Yale Athletics

The Yale men’s soccer team (7–4–5, 2–3–2 Ivy) played the final two games of their season schedule this week, picking up a draw against Cornell University (13–3–1, 5–1–1) and a win against Brown University (8–6–3, 0-4–3). 

Despite coming short of their Ivy League title ambitions, the Bulldogs remained hopeful that they could secure an at-large bid to the NCAA tournament. 

“While we have battled through a lot of injuries over the last several weeks, there is no question this team is an NCAA tournament-caliber team,” head coach Kylie Stannard told Yale Athletics. “Our entire body of work shows our level, so I am hopeful that the NCAA Tournament Committee considers us in their conversation for an at-large bid, and especially with the Ivy League being a top-five ranked conference this year.”

Against Cornell, a team ranked 16th in the nation coming into the match, the Elis showed their mettle with forward Paolo Carroll ’23 starting the scoring in the sixth minute. Midfielder Sam Harshe ’25 gathered the ball at the edge of the box and lobbed it over a couple Big Red defenders into the path of Carroll, who slammed it in from close range. 

The Brazilian, set to graduate this spring, will finish as one of the top 10 goalscorers in program history. 

Cornell later tied the game on a penalty kick in the 15th minute after a hard foul in the box. Star goalkeeper Elian Haddock ’23 kept his composure to keep the score even going into halftime with a fantastic double save in the 40th minute, charging out of the box to disrupt a shot and then diving backwards to deflect a follow-up attempt. 

The game remained deadlocked through the second half, ending in a well-fought draw. Carroll had a chance to win it in the 80th minute when he found himself on a breakaway opportunity, but his shot went straight to the Cornell keeper. 

The result marked the continuation of a season-long trend in which Yale exceeded expectations in a game against a higher-ranked team. In non-conference play earlier in the season, the Bulldogs won three in a row vs Marquette, Villanova and No. 10 West Virginia, while playing to a draw against No. 4 Duke.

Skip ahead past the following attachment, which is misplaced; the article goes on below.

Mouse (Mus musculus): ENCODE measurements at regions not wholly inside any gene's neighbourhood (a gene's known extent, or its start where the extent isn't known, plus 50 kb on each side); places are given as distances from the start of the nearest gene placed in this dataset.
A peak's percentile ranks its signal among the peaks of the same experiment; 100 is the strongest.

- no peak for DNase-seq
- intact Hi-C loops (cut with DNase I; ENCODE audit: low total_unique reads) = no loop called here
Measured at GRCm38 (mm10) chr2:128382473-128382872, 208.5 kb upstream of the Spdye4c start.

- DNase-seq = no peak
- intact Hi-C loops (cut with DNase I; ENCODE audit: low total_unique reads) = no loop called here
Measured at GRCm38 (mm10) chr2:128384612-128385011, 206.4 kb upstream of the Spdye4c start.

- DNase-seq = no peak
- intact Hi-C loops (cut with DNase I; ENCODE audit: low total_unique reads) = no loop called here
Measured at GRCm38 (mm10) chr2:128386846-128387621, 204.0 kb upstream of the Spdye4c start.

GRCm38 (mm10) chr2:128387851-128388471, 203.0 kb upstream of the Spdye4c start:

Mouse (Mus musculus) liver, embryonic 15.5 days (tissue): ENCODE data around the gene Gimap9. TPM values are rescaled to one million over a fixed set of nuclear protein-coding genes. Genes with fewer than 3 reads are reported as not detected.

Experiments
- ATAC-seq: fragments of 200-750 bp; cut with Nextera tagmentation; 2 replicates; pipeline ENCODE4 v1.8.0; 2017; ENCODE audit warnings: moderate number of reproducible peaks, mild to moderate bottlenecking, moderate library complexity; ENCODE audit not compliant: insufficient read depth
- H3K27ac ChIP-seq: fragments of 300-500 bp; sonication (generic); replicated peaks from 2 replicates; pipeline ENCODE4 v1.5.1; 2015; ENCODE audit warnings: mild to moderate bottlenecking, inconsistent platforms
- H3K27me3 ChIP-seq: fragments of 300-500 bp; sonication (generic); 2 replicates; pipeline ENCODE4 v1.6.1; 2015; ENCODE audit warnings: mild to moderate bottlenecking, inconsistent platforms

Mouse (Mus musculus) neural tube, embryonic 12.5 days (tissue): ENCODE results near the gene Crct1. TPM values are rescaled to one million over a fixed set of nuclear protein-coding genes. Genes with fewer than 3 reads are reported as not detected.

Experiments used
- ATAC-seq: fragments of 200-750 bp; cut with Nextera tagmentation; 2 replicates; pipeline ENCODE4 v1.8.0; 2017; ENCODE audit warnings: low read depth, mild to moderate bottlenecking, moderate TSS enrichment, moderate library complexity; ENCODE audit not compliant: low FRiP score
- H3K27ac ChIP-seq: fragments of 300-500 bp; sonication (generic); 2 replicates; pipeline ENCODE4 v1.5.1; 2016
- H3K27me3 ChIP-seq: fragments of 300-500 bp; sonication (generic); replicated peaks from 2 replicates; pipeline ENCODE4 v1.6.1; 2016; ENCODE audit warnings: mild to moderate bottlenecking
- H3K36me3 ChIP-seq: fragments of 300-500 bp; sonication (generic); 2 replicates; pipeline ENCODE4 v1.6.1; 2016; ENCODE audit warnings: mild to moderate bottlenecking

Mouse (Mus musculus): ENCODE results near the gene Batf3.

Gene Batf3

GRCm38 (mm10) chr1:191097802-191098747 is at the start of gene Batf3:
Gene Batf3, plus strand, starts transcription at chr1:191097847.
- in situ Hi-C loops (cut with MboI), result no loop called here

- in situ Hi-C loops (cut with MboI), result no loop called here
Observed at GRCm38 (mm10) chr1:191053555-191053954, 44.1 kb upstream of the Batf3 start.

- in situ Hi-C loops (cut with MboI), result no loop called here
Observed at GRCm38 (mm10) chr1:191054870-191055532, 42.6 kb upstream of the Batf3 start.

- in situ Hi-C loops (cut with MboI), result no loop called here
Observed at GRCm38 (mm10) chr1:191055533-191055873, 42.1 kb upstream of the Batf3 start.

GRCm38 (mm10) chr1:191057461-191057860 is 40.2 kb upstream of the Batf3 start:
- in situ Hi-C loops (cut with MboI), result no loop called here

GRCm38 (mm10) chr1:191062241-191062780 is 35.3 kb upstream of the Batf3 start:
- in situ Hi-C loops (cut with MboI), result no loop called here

On the other hand, the Elis have struggled to take care of business against lower-tier teams, dropping important Ivy League matches against Harvard University and Dartmouth College while settling for a draw against Columbia University, a team that has gone winless in conference play. 

These last two games, we played with a bit more desire and humility,” defender Jeremy Haddock ‘23 told the News.  “All of our losses in league play came down to very fine margins. I think we’re good enough to beat anyone in the country, and tying No. 2 Duke on the road with 10 men proved that. Where I think we have faltered this season is in our consistency.” 

Saturday’s game against last-place Brown got off to a shaky start, as the Bulldogs failed to score in the first half and then surrendered a goal in the 62nd minute off of a penalty kick. 

But Yale quickly responded four minutes later, as midfielder Max Rogers ’25 whipped in a cross to Haddock who headed the ball in to make it 1-1. 

With two minutes left to play, Carroll crossed it into the path of forward Eric Lagos ’24 who headed home the game winning goal. 

Yale, sitting in fifth place, was not awarded an at-large bid by the selection committee on Monday. Penn received an automatic bid as the Ivy League winners, and Cornell received the Ivy League’s only at-large bid. Per the Ivy League’s social media account, the conference ended the season as the fourth-strongest in the NCAA. This is the Bulldogs worst finish since 2018.

Haddock, set to graduate in December, reflected on his Yale career after the game. 

“I arrived at Yale with no confidence — playing both soccer and life not to lose rather than to win, and through countless hard sessions, and laughs, and trials and triumphs, and fights and tears, I learned that self-belief can move mountains, and that strong teams can move the earth. I’ll support Yale men’s soccer until the end.”dd

Haddock is one of seven seniors on the team graduating this year: the others are Elian Haddock, Carroll, Jules Oberg ’23, Sigfus Arnason ’23, William Seidman ’23 and Thomas Toney ’23.

Ben Raab covers faculty and academics at Yale and writes about the Yale men's basketball team. Originally from New York City, Ben is a sophomore in Pierson college pursuing a double major in history and political science.